(4) A stubborn CONSISTENCY in pursuing our vision.

The word 'consistency' comes from two Greek roots -- a verb meaning "to stand" and a particle meaning "together." Consistency is all about standing together. Do my actions stand together with my words? Do my reactions and emotions stand together with my deepest beliefs and values? Do the people I work with stand together? This is what consistency is all about. It's a matter of unifying your energy and efforts in a single direction. Inconsistency defuses power. Consistency moves us toward our goals.

(5) An emotional COMMITMENT to the importance of what we're doing.

Passion is the core of extraordinary success. It's a key to overcoming difficulties, seizing opportunities, and getting other people excited about your projects. Too much goal setting in the modern world has been an exercise of the intellect but not also of the heart. Philosophers appreciate the role of rationality in human life. But we know that it's not just the head, but also the heart, that can guide us on to the tasks right for us, and keep us functioning at our peak.

(6) A good CHARACTER to guide us and keep us on a proper course.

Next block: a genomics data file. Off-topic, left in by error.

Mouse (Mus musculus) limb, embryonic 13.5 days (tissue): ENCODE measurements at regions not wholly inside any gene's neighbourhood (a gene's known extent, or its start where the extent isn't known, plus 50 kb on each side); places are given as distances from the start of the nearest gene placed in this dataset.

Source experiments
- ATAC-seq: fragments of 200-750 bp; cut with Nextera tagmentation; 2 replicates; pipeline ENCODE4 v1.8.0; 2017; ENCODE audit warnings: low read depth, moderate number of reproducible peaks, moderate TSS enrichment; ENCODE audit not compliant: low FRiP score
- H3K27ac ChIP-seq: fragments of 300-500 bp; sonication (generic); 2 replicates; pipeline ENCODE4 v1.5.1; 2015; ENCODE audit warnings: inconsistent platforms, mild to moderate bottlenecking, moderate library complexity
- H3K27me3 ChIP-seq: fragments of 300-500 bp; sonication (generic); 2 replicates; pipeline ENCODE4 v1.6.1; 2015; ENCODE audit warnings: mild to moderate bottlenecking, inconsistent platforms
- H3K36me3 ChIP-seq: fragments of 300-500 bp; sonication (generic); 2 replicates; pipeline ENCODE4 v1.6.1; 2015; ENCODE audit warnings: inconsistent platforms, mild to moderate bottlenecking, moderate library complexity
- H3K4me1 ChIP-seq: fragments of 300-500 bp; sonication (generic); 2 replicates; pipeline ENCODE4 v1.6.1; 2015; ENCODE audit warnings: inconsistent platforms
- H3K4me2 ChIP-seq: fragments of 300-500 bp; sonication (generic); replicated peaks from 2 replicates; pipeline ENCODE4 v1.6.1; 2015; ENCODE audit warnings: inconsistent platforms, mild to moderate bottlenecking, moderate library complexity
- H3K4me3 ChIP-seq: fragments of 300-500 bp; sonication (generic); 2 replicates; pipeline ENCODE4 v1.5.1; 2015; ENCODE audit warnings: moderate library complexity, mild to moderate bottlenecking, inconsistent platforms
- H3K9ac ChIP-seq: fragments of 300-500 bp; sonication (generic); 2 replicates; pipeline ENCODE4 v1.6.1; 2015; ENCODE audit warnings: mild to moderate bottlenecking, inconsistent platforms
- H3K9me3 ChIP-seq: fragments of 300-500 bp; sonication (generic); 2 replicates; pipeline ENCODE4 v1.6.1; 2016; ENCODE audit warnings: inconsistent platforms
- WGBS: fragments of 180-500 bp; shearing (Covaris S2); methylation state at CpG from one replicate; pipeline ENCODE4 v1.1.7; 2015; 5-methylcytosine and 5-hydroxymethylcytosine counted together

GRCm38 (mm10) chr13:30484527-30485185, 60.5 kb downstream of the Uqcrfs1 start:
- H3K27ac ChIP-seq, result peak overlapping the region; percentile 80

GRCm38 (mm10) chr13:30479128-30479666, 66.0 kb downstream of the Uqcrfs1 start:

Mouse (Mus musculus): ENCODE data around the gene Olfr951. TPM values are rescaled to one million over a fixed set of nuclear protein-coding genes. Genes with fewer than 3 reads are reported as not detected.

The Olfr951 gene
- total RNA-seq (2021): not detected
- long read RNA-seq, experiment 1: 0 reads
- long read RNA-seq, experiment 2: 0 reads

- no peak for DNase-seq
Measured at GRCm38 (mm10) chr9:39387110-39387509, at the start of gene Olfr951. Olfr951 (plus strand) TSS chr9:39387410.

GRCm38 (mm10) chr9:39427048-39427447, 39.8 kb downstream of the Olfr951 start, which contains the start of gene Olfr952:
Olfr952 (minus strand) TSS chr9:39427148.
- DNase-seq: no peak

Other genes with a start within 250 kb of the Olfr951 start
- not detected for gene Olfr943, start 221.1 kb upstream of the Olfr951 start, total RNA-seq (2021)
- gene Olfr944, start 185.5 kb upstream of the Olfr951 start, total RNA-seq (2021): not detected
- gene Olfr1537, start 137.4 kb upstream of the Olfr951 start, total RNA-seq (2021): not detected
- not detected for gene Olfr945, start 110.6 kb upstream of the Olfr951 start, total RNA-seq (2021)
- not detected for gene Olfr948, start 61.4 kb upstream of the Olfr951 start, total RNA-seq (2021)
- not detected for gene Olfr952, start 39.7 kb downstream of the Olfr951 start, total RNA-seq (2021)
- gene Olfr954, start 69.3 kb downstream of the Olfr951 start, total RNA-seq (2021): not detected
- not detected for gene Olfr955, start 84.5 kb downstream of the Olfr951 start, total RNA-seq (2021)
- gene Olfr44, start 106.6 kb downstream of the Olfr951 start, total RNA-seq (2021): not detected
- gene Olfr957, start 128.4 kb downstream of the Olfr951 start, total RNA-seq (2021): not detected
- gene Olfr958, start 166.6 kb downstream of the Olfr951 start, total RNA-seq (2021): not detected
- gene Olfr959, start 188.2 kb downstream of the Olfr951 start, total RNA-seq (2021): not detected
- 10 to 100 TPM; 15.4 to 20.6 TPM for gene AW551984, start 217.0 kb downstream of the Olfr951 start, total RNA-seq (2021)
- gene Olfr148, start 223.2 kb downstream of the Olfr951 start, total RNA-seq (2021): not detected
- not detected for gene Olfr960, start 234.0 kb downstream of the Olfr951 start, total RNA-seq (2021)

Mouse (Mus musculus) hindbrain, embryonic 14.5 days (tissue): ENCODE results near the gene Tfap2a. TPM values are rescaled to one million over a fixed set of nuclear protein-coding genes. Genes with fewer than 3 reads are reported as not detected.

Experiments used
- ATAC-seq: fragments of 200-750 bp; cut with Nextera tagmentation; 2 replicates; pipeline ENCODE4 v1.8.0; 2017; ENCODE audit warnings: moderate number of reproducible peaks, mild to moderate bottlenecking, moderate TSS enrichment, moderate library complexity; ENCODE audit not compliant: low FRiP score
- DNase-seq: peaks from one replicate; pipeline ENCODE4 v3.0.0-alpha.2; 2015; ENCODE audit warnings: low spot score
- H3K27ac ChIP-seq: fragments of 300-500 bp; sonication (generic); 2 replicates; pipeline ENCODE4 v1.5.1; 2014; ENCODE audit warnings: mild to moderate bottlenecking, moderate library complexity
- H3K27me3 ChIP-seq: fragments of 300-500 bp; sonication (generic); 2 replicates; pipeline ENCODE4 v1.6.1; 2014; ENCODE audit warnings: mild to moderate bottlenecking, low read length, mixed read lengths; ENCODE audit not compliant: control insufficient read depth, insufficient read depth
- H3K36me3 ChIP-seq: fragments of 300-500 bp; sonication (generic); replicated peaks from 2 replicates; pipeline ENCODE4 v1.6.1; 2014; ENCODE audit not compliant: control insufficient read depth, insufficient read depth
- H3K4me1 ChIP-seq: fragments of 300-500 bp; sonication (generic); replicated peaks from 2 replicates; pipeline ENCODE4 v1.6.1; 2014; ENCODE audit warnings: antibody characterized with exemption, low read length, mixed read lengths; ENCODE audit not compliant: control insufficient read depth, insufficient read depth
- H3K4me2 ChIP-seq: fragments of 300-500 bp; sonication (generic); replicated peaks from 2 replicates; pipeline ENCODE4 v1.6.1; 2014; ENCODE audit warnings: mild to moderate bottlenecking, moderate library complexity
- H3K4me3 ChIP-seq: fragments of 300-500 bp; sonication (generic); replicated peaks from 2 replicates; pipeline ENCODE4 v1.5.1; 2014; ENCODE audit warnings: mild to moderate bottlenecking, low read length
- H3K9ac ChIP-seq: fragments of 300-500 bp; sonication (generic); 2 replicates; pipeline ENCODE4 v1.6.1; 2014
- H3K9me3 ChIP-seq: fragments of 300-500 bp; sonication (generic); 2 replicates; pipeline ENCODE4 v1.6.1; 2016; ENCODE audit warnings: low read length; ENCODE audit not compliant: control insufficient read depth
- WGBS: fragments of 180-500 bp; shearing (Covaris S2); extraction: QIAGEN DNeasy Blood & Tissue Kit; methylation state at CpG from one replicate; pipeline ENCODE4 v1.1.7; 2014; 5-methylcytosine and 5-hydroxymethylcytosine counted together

Character inspires trust. And trust is necessary for people to work together well. Good character is required for great collaboration. In a world in which innovative partnerships and collaborative synergies are increasingly important, the moral foundation for working well together matters more than ever before. And good character does a lot more than just provide for trust. It has an effect on each individual's own freedom and insight. Bad character not only corrupts, it blinds. A person whose perspective has been deeply skewed by selfishness or mendacity cannot understand the world in as perceptive a way as someone whose sensibilities are ethically well formed. Good character makes sustainable success more likely.

(7) A CAPACITY TO ENJOY the process along the way.

The more you can enjoy the process of what you're doing, the better the results tend to be. It's easier to set creative goals. Confidence will come more naturally. Your concentration can seem effortless. Consistency will not be a battle. The emotional commitment will flow. And issues of character will not be as difficult to manage. A capacity to enjoy the process is intertwined with every other facilitator of success in a great many ways.

These conditions of success are all intimately and deeply connected. They constitute a unified framework of tools with which we can work our way toward the most fulfilling forms of achievement in everything we do. They will help us to make our proper mark in the world. They will move us in the direction of sustainable and satisfying attainment. And as a philosopher, I have just one question: Why should we ever settle for anything less?